1. People think that it’s their bodies, their rights, to whether get vaccinated or not, but, it actually, isn’t, because of how quickly the pandemic is spreading now, the best way they can protect against contraction is through, vaccinations, and yet, they don’t do it, that is in a country, where the vaccines ate, plentiful, where we are, we don’t have the choices of choosing which vaccines we get, we take what we can get, despite the risks, because we don’t want to contract the virus, especially now, the mutated strains are here, vaccination is the only way, to protect our selves, and people in the U.S. still think that it’s their bodies, their rights to, get vaccinated or not, the vaccines should be mandatory, and the governments should enforce a fine, or ban those who aren’t fully vaccinated, from going out to dine, or to other public places, but that, I’m sure, will, cause a huge, riot, so…

    Liked by 1 person

  2. It boggles my mind that people are willing to put vulnerable others at risk. If people choose not to get the vaccine, that’s their call, but the consequence of that should be that they can’t go to work at a job where they’re likely to put others’ lives at risk.

    Liked by 2 people

  3. Could it be that the majority of the police and fire service are Trumpist, conspiracy-theorist Republicans? If so then it stands to reason that they would resist ANY attempt to enforce vaccination upon themselves (as per taurusingemini, above … “their bodies, their rights”). And yet they still wear seatbelts whilst driving …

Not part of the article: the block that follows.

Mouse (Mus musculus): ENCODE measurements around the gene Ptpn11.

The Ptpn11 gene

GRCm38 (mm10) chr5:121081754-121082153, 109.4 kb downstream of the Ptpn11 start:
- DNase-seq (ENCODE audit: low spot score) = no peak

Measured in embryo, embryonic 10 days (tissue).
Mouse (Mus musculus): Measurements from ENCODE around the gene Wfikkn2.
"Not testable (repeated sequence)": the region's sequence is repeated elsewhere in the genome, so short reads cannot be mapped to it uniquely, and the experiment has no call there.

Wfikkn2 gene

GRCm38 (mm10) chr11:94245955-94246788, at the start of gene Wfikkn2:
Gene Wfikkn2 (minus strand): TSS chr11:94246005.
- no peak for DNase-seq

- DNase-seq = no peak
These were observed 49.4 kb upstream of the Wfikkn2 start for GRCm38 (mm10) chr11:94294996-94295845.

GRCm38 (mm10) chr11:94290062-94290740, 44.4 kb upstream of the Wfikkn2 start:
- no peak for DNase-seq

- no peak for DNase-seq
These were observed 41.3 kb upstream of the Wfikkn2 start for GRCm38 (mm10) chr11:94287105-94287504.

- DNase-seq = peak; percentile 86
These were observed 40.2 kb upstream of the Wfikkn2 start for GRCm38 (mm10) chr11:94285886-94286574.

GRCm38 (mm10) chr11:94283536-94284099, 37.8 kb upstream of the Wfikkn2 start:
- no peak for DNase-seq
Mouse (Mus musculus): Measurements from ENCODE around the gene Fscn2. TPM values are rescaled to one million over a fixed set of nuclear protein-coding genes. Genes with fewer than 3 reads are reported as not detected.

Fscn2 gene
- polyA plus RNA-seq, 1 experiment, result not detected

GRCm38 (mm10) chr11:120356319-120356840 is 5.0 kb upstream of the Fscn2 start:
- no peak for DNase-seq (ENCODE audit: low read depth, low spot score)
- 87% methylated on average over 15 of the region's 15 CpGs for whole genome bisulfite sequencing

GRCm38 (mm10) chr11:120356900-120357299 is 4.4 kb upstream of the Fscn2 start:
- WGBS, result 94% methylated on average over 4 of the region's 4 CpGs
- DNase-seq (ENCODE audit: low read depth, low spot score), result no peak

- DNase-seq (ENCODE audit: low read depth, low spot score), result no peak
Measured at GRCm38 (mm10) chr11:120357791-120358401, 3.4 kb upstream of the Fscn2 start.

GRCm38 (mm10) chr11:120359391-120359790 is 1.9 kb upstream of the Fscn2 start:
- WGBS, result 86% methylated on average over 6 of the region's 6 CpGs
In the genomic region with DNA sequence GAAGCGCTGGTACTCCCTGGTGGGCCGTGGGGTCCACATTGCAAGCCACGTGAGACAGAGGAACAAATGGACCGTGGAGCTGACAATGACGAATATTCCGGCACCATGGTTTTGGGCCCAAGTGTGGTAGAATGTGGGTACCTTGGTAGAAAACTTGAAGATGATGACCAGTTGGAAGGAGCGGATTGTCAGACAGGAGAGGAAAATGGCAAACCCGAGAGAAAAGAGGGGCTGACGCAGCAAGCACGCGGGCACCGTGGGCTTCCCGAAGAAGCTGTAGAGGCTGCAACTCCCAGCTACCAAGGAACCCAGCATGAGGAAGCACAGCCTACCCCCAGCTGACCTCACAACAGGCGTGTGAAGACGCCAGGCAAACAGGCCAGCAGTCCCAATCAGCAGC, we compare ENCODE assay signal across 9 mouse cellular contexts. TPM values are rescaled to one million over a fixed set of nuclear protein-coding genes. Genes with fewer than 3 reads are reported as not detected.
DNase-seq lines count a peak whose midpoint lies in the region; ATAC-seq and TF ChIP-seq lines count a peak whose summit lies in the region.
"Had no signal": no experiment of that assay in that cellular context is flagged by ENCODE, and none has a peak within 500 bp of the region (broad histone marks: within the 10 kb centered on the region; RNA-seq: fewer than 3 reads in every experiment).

Yep, Trumpists … self-serving hypocrites!


    1. That could be a factor. But, at the same time, I’m not sure if workers at the city’s housing authority would fall into that group, either. So what you say may be true in some cases, but it may be bit more complex too.


    1. Mandates already exist though for other diseases (at least with schooling, and in some other places)–chickenpox, polio, mumps, and measles, to name a few. Are you against those mandates as well?


      1. Brendan Birth, I am opposed to mandates, period. That does not mean that people cannot get in line and take any vaccines if they really want to. Just don’t come to my front door with needles and tell me that I have to take them if I don’t want to.


      2. So here’s the thing:
        1. Vaccinated people have been significantly less likely to die than unvaccinated people.
        2. Vaccine mandates have in all the cases I’m aware of resulted in vaccination rates increasing by a good amount.
        3. Because of the increases in vaccination rates from the mandates, lives were likely saved.

        It would be nice and ideal if a mandate weren’t needed, sure. But ultimately, the best course of action, to my way of thinking, is whatever saves the greatest number of lives possible and gives us the greatest chance of our hospitals not getting overwhelmed. Which in this case included some mandates.


      3. With all due respect, it’s not just the media. It’s medical experts. It’s people serving on the front lines in hospitals. It’s health-related government agencies, in states run by both Democrats and Republicans. To think that this is just some media story is simply not true.


      4. Brendan Birth, just so there is no misunderstanding, I am not an anti-vaccine type person. I just want to see as much data as is available so a fully informed decision can be made.